Consensus Development Conferences, NIH as Topic
Human Genome Project
Continuous axenic cultivation of Pneumocystis carinii. (1/431)Continuous axenic culture of Pneumocystis carinii has been achieved. A culture vessel is used that allows for frequent medium exchange without disturbance of organisms that grow attached to a collagen-coated porous membrane. The growth medium is based on Minimal Essential Medium with Earle's salt supplemented with S-adenosyl-L-methionine, putrescine, ferric pyrophosphate, N-acetyl glucosamine, putrescine, p-aminobenzoic acid, L-cysteine and L-glutamine, and horse serum. Incubation is in room air at 31 degrees C. The pH of the medium begins at 8.8 and rises to approximately 9 as the cells grow. Doubling times calculated from growth curves obtained from cultures inoculated at moderate densities ranged from 35 to 65 hours. With a low-density inoculum, the doubling time is reduced to 19 hours. The morphology of cultured organisms in stained smears and in transmission electron micrographs is that of P. carinii, and P. carinii-specific mAbs label the cultured material. Cultured organisms are infective for immunosuppressed rats and can be stored frozen and used to reinitiate culture. (+info)
Species identification and strain differentiation of dermatophyte fungi by analysis of ribosomal-DNA intergenic spacer regions. (2/431)Restriction fragment length polymorphisms (RFLPs) identified in the ribosomal-DNA (rDNA) repeat were used for molecular strain differentiation of the dermatophyte fungus Trichophyton rubrum. The polymorphisms were detected by hybridization of EcoRI-digested T. rubrum genomic DNAs with a probe amplified from the small-subunit (18S) rDNA and adjacent internal transcribed spacer (ITS) regions. The rDNA RFLPs mapped to the nontranscribed spacer (NTS) region of the rDNA repeat and appeared similar to those caused by short repetitive sequences in the intergenic spacers of other fungi. Fourteen individual RFLP patterns (DNA types A to N) were recognized among 50 random clinical isolates of T. rubrum. A majority of strains (19 of 50 [38%]) were characterized by one RFLP pattern (DNA type A), and four types (DNA types A to D) accounted for 78% (39 of 50) of all strains. The remaining types (DNA types E to N) were represented by one or two isolates only. A rapid and simple method was also developed for molecular species identification of dermatophyte fungi. The contiguous ITS and 5.8S rDNA regions were amplified from 17 common dermatophyte species by using the universal primers ITS 1 and ITS 4. Digestion of the amplified ITS products with the restriction endonuclease MvaI produced unique and easily identifiable fragment patterns for a majority of species. However, some closely related taxon pairs, such as T. rubrum-T. soudanense and T. quinkeanum-T. schoenlenii could not be distinguished. We conclude that RFLP analysis of the NTS and ITS intergenic regions of the rDNA repeat is a valuable technique both for molecular strain differentiation of T. rubrum and for species identification of common dermatophyte fungi. (+info)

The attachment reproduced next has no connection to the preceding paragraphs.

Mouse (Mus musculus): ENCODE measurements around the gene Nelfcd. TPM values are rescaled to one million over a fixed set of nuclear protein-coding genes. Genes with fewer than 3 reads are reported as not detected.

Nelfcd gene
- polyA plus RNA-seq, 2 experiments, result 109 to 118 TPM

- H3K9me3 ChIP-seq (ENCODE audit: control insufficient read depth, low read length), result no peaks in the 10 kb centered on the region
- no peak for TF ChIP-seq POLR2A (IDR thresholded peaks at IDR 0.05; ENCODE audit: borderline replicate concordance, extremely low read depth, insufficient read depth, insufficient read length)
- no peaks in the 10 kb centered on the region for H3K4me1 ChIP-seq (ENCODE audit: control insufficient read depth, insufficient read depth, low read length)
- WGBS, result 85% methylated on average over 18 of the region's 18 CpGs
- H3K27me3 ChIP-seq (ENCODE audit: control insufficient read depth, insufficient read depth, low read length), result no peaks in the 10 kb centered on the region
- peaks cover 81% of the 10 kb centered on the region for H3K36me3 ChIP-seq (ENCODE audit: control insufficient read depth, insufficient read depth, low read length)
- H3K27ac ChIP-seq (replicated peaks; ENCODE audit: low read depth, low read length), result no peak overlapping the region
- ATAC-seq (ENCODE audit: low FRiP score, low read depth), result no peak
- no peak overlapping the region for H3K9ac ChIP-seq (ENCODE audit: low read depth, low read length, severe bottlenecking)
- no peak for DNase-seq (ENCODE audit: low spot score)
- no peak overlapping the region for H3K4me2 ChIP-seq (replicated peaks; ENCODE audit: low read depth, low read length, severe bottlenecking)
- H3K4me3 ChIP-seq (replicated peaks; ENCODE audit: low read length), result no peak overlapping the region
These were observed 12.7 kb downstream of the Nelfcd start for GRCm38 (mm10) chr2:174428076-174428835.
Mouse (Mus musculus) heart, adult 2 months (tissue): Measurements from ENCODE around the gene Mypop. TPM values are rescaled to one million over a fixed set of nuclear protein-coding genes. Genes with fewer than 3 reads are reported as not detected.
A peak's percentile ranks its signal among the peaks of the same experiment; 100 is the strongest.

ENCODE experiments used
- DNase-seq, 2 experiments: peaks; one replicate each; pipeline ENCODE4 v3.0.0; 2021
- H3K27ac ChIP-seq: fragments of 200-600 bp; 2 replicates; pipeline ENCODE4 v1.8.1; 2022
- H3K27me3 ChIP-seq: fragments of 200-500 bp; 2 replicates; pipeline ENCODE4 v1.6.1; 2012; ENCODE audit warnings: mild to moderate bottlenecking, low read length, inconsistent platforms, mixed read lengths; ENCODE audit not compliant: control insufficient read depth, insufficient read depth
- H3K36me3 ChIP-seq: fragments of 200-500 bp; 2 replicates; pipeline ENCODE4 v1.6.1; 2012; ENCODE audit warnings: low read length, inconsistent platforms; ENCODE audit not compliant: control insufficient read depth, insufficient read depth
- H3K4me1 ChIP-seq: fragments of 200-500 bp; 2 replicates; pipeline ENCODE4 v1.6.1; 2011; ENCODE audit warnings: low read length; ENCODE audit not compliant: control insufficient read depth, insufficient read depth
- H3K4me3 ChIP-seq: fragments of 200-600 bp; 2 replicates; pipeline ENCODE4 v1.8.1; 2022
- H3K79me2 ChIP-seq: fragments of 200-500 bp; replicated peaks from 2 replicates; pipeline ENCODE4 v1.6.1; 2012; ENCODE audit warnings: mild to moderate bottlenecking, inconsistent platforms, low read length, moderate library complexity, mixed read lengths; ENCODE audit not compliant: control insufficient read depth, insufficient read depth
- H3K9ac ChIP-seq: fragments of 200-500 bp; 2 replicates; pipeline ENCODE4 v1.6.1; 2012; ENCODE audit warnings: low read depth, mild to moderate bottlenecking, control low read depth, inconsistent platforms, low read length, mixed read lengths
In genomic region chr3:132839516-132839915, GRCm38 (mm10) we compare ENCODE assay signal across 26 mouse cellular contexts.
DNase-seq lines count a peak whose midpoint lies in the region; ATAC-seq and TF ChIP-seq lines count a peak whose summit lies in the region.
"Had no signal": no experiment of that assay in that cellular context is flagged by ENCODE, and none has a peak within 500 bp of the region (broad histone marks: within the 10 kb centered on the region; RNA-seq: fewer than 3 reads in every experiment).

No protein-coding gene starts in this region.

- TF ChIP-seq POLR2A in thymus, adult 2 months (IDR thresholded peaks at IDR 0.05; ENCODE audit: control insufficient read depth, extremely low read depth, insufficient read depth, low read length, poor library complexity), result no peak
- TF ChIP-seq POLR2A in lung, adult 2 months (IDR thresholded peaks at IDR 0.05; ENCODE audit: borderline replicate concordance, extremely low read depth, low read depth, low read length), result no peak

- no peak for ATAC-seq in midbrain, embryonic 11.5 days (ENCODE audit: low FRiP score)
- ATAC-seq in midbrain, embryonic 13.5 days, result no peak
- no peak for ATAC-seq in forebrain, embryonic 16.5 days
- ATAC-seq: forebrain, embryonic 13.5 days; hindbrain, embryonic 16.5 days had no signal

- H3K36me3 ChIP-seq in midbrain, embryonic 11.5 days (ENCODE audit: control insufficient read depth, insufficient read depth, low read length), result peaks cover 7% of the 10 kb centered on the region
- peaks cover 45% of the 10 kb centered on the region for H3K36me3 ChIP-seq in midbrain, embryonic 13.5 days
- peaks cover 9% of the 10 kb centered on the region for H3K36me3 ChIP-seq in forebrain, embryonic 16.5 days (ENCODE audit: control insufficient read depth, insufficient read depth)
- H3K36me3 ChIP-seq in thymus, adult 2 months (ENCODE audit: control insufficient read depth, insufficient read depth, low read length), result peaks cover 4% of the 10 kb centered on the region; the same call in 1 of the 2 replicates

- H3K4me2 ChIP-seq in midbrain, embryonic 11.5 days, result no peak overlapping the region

Aspergillus meningitis: diagnosis by non-culture-based microbiological methods and management. (3/431)The performance of antibody detection, antigen detection, and Aspergillus genus-specific PCR for diagnosing Aspergillus meningitis was investigated with 26 cerebrospinal fluid (CSF) samples obtained from a single patient with proven infection caused by Aspergillus fumigatus. Immunoglobulin G antibodies directed against Aspergillus were not detected by enzyme-linked immunosorbent assay in CSF or serum. The antigen galactomannan was detected in the CSF 45 days before a culture became positive, and Aspergillus DNA was detected 4 days prior to culture. Decline of the galactomannan antigen titer in the CSF during treatment with intravenous and intraventricular amphotericin B and intravenous voriconazole corresponded with the clinical response to treatment. (+info)
A sandwiched-culture technique for evaluation of heterologous protein production in a filamentous fungus. (4/431)Aspergillus niger is known for its efficient excretion machinery. However, problems have often arisen in obtaining high amounts of heterologous proteins in the culture medium. Here we present a quick method using sandwiched colonies to evaluate transgenic strains for secretion of heterologous proteins. Expressing the ABH1 hydrophobin of Agaricus bisporus in A. niger, we showed that low production levels of the heterologous protein are probably due to extracellular proteolytic degradation of the protein. (+info)